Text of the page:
UPDATED 7/25/22: Three More cobia were weighed at Scotty’s Marina in Point Lookout this weekend, among several others caught island-wide.
Scotty’s Marina and Fishing Station has always been one of my favorite spots on Long Island. Conveniently situated along Reynold’s Channel in the quaint beach town of Point Lookout, it’s a quick one-stop-shop at the water’s edge. I’ve started and ended my days there many times; they began with 6 a.m. bait grabs before fluking inside Jones Inlet, and ended at Buoy Bar to refuel with a well-deserved, apres-fishing beer. There was always a reason to swing by Scotty’s, and recently, anglers have been stopping in with their hands full. Coolers of cobia are coming in at an alarming rate, and each fish has been bigger than the last.
It seems like each summer, more, and larger cobia are finding their way north with the massive bunker pods that linger off of Long Island. These subtropical pelagic predators typically feed on crabs, squid and smaller fish, but as relatives of the remora, they are frequently found scavenging alongside sharks. Each year, several cobia are landed by anglers fishing from boats and the surf on Long Island’s south shore, and they often come as an accidental bycatch; but rarely are specimens of this size caught at this rate, and in such close proximity to each other.
Last Thursday, July 14th, Captain Tony and his crew aboard the F/V Berth Control started an unofficial race for the biggest cobia this summer. After fishing around bunker schools out front of Jones Inlet, the F/V Berth Control pulled into Scotty’s weigh station with a 45-pound cobia.
They are apparently in thick, because it took only a day for that 45-pound cobia to be topped. On Friday, July 15th the “Anchor n’ Spanker” crew hoisted a hefty 54-pound cobia at Scotty’s Marina, which officially began the unofficial race for a giant cobia.
Then, on Saturday the 16th, Pat Crowley and his mate Andrew Distler of the F/V Cherry Grove went out for redemption. To my surprise, Pat told me he and Andrew had already been intentionally searching for cobia. The duo had hooked and lost two cobia already two weeks prior, so Crowley knew where to find them. Although they hoped for a 30-pound fish, Pat and Andrew brought in a 62-pounder on a live bunker, which topped the fish Scotty’s Marina weighed on Friday and created a rush for near-shore bunker pods among those who have the means to reach them.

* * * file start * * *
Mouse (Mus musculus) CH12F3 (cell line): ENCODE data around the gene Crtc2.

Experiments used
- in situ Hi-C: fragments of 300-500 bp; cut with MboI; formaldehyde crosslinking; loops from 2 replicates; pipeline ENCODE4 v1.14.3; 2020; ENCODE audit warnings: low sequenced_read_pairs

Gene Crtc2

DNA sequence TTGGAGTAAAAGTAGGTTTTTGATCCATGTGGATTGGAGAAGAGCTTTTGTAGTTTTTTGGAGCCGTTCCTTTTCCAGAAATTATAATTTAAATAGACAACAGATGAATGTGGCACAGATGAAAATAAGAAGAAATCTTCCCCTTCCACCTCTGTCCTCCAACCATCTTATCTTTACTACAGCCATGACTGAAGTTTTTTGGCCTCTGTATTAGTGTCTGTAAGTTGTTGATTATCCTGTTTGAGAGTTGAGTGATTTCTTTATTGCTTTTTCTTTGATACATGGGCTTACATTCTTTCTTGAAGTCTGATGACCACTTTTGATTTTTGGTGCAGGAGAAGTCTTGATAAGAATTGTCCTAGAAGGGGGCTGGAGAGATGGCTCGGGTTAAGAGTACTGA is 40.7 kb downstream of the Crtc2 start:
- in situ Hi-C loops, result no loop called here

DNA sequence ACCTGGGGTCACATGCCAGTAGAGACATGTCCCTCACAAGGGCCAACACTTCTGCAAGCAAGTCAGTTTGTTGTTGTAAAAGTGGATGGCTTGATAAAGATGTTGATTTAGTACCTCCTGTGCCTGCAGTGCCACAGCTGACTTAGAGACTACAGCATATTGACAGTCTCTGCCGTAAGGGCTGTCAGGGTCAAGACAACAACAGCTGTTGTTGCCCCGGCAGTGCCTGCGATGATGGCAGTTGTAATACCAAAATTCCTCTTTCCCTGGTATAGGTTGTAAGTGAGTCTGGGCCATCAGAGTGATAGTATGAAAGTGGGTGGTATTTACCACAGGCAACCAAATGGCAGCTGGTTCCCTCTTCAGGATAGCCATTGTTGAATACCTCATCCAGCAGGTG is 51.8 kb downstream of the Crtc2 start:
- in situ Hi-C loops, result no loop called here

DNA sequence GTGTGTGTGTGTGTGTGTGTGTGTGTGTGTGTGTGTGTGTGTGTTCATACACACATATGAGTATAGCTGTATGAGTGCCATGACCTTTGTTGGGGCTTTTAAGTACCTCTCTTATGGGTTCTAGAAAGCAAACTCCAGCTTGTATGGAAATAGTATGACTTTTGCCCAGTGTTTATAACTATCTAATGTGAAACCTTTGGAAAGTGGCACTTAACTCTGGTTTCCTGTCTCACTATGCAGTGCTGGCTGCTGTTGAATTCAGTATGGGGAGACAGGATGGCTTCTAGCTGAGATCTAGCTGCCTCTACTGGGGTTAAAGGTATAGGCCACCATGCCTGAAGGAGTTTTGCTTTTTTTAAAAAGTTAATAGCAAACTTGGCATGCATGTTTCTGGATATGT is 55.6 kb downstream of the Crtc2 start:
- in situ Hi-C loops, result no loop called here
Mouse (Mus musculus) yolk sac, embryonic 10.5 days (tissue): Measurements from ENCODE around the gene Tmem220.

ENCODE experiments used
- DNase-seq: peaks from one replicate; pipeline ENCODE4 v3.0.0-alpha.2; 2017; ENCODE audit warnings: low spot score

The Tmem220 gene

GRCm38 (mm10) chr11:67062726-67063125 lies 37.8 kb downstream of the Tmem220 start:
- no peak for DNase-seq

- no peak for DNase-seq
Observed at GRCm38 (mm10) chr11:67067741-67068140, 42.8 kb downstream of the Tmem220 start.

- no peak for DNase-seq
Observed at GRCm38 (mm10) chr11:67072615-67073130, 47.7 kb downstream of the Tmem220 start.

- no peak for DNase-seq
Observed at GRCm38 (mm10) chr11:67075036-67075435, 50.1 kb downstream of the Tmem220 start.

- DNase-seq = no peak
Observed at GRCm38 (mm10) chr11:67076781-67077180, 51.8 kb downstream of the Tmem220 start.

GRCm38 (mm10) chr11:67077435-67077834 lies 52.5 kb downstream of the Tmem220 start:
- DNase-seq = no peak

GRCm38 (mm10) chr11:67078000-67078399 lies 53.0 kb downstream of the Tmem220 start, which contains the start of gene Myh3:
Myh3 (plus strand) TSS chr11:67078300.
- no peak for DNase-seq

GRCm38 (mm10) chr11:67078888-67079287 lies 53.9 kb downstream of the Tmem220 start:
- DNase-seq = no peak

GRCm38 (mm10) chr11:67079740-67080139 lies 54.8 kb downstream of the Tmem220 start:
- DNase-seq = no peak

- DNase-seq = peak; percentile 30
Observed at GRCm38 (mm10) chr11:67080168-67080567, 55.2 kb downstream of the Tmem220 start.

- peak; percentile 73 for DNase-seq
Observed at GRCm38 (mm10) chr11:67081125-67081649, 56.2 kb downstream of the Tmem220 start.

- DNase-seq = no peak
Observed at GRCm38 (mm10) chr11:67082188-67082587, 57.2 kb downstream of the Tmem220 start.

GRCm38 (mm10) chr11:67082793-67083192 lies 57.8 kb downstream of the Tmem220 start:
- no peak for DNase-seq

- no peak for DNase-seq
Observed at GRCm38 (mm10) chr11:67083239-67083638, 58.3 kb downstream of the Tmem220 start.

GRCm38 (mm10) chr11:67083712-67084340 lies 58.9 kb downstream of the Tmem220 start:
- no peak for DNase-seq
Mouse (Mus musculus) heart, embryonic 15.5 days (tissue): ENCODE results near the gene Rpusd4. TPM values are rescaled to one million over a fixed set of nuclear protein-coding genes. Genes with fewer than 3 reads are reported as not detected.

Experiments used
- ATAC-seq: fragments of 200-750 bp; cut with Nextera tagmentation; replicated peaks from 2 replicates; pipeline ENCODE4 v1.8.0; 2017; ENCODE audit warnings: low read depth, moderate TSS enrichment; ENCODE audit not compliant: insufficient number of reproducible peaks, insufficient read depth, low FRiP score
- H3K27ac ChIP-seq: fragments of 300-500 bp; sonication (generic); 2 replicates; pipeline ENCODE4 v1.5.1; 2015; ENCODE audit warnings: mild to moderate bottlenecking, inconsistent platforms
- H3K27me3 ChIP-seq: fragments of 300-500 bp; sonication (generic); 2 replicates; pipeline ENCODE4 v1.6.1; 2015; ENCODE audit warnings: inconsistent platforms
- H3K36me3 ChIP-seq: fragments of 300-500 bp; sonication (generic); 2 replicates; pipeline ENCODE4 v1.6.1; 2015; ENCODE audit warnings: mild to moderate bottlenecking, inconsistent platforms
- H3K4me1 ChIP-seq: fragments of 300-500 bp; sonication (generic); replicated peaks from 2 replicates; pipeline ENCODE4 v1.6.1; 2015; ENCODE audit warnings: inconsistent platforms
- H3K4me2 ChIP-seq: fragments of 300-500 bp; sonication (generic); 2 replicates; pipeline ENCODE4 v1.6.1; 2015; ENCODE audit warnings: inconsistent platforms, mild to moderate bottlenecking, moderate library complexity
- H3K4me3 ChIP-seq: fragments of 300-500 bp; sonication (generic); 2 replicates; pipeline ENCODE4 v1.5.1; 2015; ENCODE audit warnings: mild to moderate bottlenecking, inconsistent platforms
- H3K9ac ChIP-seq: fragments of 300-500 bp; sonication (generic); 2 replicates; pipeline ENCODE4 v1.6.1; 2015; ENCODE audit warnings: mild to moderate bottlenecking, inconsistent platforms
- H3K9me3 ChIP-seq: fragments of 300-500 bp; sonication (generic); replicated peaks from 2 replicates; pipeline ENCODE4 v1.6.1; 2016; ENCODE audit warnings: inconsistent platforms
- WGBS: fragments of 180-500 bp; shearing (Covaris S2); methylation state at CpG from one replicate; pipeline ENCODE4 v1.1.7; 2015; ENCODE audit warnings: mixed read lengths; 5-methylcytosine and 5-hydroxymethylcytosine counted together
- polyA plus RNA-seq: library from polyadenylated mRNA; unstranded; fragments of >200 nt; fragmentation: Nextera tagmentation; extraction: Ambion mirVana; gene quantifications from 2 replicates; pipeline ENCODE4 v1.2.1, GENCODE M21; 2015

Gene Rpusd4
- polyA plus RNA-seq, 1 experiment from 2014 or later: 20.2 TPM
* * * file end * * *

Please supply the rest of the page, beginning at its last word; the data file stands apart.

Finally, to close out the weekend festivities, Captain Charlie McNulty and his crew tipped scales and dropped jaws at Scotty’s Marina with an 87-pound cobia on Sunday the 17th.
As of now, almost all reports of cobia are coming from Long Island’s west end, but there’s plenty of life around bunker schools to the east as well. Last week, On The Water’s L.I. Field Editor, Tim Regan (@southforksalt) captured footage of what he believes to be a large cobia following a school of cownose rays near the Hamptons.
Three more cobia were weighed at Scotty’s Marina this weekend— weighing 30, 55 and 45-pounds, respectively— and many more were caught across Long Island. Although none of them topped the 87-pounder from last week, the fish certainly don’t seem to be going anywhere.
Are there triple-digit cobia roaming the bunker pods off of Long Island this summer? We haven’t found out yet— but I spoke to my friend Bill Falco, co-owner of Chasing Tails Bait & Tackle in Oakdale, and he believes a 100 pounder is not out of the question. Bill sent me this picture (shown below), taken back in 2017, of Captain Steve Dunn holding a 95-pound cobia that he caught on a live bunker, and weighed at Chasing Tails.
With Long Island’s summer bunker populations, it seems that the presence of large cobia has become increasingly common each year. At this rate, it would not be surprising for someone to pull a near 6-foot, 100-pound cobia from Long Island’s resident bunker fields. Who’s it going to be?